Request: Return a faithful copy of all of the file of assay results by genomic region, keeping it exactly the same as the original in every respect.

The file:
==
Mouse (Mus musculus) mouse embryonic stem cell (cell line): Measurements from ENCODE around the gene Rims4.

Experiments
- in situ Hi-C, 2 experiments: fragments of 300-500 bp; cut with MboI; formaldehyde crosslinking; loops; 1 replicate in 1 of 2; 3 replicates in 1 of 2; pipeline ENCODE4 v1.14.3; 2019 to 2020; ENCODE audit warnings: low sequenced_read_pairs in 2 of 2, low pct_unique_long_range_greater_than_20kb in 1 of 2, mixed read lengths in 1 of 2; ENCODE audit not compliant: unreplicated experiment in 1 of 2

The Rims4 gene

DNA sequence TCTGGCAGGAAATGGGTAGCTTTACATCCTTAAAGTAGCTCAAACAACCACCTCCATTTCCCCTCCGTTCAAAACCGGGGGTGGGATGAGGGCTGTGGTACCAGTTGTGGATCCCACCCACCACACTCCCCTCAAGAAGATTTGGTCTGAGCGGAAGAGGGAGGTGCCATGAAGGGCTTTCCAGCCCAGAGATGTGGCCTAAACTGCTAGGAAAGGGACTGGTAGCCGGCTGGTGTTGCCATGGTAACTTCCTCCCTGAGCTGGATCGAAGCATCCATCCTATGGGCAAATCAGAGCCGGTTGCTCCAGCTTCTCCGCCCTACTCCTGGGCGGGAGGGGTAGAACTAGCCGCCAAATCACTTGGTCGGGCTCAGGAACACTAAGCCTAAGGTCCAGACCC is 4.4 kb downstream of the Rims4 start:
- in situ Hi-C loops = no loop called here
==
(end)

Mouse (Mus musculus) mouse embryonic stem cell (cell line): Measurements from ENCODE around the gene Rims4.

Experiments
- in situ Hi-C, 2 experiments: fragments of 300-500 bp; cut with MboI; formaldehyde crosslinking; loops; 1 replicate in 1 of 2; 3 replicates in 1 of 2; pipeline ENCODE4 v1.14.3; 2019 to 2020; ENCODE audit warnings: low sequenced_read_pairs in 2 of 2, low pct_unique_long_range_greater_than_20kb in 1 of 2, mixed read lengths in 1 of 2; ENCODE audit not compliant: unreplicated experiment in 1 of 2

The Rims4 gene

DNA sequence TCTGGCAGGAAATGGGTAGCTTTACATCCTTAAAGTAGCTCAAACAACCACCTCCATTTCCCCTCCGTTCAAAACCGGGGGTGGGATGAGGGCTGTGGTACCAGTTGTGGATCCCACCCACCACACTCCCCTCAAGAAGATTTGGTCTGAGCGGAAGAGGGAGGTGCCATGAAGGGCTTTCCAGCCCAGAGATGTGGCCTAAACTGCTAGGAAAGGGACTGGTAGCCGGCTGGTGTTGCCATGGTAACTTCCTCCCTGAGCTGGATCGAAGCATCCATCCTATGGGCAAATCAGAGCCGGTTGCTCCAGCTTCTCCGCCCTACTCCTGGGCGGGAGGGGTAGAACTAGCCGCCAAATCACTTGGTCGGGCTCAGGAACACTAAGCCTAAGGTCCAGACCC is 4.4 kb downstream of the Rims4 start:
- in situ Hi-C loops = no loop called here